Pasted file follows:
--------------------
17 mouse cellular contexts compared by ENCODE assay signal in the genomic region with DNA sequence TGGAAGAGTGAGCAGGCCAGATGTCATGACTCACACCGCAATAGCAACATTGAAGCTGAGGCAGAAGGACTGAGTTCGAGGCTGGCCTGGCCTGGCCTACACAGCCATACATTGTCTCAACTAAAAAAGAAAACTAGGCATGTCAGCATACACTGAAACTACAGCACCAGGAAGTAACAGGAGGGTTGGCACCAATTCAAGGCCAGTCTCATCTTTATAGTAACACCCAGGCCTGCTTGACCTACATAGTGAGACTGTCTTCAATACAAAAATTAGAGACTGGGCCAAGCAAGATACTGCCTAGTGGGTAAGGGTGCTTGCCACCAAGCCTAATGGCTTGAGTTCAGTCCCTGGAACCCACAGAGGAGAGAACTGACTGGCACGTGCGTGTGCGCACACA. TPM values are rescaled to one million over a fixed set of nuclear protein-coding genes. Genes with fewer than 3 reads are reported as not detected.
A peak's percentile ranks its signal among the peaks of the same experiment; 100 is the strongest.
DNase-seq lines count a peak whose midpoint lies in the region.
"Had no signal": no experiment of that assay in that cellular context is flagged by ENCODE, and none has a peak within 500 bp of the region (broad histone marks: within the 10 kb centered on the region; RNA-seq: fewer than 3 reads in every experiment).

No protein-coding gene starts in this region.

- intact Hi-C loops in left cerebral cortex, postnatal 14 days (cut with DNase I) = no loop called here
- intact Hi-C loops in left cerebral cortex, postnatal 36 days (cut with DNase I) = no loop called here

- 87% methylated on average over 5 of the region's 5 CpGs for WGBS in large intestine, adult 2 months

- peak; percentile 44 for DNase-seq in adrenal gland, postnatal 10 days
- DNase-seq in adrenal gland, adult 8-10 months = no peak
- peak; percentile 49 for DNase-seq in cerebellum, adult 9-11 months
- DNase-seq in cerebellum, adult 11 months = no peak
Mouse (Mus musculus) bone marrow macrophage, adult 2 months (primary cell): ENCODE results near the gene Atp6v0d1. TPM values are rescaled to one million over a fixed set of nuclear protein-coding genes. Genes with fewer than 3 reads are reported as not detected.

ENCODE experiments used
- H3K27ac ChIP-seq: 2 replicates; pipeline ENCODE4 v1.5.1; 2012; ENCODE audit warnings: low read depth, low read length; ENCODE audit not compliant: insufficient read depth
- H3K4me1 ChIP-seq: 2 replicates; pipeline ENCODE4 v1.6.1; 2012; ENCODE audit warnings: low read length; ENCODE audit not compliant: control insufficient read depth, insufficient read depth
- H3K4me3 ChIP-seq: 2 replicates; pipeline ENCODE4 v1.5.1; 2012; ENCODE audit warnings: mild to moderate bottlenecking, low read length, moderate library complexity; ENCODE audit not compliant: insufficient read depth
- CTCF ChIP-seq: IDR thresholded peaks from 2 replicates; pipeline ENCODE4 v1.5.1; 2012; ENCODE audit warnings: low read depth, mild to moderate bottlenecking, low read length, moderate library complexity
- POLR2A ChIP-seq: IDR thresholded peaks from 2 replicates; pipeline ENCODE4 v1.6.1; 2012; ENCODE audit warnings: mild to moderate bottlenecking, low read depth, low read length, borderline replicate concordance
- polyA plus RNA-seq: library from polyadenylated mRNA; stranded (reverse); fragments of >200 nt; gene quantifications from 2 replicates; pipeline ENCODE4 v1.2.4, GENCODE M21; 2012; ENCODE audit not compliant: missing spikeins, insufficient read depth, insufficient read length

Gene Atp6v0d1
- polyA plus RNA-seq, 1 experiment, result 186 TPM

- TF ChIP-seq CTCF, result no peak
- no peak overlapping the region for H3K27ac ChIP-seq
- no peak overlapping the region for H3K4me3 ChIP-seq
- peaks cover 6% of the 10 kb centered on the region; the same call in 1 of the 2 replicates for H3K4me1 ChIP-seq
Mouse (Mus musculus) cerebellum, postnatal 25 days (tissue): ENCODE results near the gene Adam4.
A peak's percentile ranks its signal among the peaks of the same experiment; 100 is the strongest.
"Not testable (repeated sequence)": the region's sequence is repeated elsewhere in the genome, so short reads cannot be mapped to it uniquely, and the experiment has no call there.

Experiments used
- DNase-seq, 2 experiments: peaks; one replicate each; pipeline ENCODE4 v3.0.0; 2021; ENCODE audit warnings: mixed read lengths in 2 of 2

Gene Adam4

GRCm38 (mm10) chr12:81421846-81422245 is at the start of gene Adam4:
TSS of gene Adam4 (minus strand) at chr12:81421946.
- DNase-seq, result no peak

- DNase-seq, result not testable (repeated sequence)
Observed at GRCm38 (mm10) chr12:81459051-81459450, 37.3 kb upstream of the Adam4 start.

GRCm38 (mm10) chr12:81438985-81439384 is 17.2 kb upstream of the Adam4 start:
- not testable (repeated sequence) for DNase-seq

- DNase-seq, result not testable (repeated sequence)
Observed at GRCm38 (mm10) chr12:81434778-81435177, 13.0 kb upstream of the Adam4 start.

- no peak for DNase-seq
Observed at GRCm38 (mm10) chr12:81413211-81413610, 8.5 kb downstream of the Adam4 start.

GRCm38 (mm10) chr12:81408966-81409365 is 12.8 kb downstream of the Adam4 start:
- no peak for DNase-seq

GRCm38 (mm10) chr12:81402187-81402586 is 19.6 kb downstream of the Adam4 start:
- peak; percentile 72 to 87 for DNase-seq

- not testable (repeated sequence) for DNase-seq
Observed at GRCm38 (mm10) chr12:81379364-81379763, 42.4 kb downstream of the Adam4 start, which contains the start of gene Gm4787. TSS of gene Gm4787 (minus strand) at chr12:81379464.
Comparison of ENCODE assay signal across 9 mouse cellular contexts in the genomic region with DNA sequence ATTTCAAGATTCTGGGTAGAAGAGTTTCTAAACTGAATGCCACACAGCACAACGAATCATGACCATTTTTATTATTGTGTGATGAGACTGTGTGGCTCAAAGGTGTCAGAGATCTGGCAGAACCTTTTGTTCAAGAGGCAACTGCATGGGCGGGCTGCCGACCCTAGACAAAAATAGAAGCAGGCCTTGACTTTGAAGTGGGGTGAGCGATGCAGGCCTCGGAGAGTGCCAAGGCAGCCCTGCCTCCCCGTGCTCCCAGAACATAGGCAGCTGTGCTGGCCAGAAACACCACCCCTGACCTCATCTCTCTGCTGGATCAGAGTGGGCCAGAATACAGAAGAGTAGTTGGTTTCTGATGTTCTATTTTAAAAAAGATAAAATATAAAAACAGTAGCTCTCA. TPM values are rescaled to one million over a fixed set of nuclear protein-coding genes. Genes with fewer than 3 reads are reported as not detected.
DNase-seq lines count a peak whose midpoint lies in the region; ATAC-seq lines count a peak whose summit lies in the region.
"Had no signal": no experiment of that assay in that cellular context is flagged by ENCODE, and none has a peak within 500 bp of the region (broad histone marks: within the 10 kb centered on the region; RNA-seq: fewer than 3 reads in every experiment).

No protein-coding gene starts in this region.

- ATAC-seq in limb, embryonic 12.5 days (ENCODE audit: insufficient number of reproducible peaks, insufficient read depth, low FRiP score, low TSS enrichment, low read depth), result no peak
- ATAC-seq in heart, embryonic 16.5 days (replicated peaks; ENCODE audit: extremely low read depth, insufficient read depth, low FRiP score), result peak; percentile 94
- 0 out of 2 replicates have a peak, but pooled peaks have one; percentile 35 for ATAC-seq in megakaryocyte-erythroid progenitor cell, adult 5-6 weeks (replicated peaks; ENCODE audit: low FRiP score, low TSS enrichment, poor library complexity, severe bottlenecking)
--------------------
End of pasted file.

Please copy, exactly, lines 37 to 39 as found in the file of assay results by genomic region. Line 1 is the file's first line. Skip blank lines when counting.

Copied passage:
Observed at GRCm38 (mm10) chr12:81459051-81459450, 37.3 kb upstream of the Adam4 start.

GRCm38 (mm10) chr12:81438985-81439384 is 17.2 kb upstream of the Adam4 start:
- not testable (repeated sequence) for DNase-seq